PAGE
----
She shares that “flexible work is investment in human capital because it shows the employee that they are important, and that the employer is willing to learn how to partner them in different phases of their life”. Empathy between team members is equally important and Prof Straughan shares that an ecosystem should be built where colleagues step in to help each other. Team members with older children can offer to lessen the load on new parents, and the favour can be returned when the former needs to take on elder care duties. She says, “When you have an office culture where team members look after each other through their ups and downs, and they help to close the gaps when gaps arise, then the organisation can grow and feel confident that their investments in their team members were worth it.”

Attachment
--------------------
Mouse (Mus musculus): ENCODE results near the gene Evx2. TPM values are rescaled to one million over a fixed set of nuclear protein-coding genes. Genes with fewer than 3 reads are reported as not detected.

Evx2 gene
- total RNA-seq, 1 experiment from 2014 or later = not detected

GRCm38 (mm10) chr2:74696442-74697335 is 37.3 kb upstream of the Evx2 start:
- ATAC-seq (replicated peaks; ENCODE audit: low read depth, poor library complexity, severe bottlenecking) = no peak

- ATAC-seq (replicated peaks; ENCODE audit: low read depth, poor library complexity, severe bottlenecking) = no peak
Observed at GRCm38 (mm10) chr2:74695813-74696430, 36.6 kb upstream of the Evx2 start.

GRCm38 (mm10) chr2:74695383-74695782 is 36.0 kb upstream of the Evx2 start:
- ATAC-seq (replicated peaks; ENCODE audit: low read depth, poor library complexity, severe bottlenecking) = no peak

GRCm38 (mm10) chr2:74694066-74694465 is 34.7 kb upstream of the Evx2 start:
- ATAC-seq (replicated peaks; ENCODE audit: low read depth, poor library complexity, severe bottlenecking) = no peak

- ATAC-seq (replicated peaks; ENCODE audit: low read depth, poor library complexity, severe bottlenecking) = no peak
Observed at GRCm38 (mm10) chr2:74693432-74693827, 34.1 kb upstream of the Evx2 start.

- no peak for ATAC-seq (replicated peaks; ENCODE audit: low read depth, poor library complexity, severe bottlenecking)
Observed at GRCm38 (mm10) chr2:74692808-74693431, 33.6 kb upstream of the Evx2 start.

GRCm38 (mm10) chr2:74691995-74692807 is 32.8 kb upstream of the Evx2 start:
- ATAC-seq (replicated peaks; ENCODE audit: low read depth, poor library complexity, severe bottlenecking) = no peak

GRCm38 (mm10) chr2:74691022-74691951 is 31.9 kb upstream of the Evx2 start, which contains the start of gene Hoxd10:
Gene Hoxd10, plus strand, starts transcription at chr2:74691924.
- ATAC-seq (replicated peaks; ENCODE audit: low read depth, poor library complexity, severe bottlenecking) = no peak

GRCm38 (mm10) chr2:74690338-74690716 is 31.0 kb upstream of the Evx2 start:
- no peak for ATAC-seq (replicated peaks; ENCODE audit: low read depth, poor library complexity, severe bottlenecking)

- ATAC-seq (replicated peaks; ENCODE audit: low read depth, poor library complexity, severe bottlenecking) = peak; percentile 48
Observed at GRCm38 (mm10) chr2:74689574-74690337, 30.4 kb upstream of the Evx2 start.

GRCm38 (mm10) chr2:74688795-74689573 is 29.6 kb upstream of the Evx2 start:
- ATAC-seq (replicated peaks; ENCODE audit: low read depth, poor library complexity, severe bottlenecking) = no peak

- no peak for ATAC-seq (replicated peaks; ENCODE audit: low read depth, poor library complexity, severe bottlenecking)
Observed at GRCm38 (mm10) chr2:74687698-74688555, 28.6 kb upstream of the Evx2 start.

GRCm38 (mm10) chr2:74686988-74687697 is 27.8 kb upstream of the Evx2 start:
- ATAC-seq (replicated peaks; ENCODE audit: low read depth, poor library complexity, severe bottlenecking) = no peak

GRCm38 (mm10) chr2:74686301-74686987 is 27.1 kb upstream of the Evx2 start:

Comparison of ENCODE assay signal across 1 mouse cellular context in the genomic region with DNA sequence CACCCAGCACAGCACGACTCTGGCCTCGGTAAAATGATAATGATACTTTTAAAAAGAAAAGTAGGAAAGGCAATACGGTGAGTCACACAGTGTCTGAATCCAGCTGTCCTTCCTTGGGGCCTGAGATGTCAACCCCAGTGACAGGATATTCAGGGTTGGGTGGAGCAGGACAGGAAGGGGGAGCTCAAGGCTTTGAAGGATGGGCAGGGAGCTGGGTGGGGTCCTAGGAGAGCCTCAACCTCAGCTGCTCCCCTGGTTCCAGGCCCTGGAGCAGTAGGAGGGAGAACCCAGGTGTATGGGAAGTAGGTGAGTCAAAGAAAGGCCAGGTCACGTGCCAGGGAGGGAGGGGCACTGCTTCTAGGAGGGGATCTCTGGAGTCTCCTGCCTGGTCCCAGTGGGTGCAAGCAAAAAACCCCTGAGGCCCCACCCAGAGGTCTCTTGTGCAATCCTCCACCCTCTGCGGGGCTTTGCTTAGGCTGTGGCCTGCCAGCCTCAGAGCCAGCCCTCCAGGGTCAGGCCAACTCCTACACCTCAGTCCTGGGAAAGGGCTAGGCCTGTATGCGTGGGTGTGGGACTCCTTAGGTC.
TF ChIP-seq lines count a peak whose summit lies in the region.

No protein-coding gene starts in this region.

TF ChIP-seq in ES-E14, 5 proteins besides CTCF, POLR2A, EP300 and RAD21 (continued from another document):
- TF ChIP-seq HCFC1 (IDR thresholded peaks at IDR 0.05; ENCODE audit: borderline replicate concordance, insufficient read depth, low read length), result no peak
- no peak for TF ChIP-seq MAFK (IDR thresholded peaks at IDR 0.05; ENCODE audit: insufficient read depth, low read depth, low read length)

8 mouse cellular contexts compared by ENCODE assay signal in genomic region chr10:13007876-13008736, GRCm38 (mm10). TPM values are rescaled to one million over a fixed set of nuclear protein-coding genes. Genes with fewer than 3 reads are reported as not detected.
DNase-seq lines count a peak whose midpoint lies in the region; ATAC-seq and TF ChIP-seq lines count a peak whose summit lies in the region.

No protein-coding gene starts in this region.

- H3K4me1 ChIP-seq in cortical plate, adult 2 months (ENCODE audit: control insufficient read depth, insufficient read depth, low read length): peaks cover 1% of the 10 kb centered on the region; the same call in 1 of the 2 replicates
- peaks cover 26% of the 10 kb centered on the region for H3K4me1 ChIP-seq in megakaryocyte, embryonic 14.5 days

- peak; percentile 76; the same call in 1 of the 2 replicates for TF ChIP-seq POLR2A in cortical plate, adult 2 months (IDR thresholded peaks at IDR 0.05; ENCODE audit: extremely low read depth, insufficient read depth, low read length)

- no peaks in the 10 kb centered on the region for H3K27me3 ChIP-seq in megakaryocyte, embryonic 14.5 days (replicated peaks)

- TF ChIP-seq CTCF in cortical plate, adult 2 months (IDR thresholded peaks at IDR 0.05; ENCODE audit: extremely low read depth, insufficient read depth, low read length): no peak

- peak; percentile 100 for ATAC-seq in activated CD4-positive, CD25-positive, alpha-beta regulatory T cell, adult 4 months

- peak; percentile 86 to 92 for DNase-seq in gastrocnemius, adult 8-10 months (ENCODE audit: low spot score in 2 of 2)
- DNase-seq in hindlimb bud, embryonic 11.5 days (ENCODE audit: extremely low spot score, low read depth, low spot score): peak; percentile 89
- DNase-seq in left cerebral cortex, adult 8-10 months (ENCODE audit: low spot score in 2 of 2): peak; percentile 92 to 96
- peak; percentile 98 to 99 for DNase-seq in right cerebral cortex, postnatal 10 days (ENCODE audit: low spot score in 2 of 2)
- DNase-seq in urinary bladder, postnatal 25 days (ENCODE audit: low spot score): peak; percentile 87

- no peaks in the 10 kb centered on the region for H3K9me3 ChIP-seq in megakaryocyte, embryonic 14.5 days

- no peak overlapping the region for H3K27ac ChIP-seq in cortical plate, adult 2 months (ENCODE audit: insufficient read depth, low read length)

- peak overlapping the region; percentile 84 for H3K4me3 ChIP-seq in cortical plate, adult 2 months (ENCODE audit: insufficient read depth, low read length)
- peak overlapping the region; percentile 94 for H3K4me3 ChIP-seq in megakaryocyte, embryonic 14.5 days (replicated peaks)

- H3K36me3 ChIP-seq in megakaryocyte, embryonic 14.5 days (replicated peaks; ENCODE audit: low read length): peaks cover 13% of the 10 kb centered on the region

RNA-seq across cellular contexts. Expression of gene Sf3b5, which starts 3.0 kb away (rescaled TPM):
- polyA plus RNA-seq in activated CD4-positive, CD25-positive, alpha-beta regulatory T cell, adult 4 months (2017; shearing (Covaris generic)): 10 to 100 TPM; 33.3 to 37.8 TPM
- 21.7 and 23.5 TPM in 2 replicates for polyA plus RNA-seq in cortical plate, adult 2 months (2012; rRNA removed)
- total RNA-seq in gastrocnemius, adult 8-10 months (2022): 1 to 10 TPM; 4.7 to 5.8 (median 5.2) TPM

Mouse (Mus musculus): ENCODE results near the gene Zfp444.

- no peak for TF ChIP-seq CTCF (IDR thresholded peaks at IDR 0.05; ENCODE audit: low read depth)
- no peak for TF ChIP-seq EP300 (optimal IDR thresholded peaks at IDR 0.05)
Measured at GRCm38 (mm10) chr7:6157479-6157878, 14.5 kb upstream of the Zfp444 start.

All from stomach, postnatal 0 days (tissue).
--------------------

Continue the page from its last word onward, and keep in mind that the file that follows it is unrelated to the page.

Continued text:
Changes on the horizon

As the gap between health adjusted life expectancy and life expectancy gets narrower, each generation can expect to work for a larger portion of their lives than the previous generation. Prof Straughan says that “if we are going to be working for 40-50 years in our lifetime, we need to pace ourselves, and what better way to do that than to follow the ebbs and flows of our life stages.” This could mean taking a step back to start a family and take care of dependents, before resuming to a full-time load during the middle stages. Another break could happen later in life when elder-care responsibilities come in.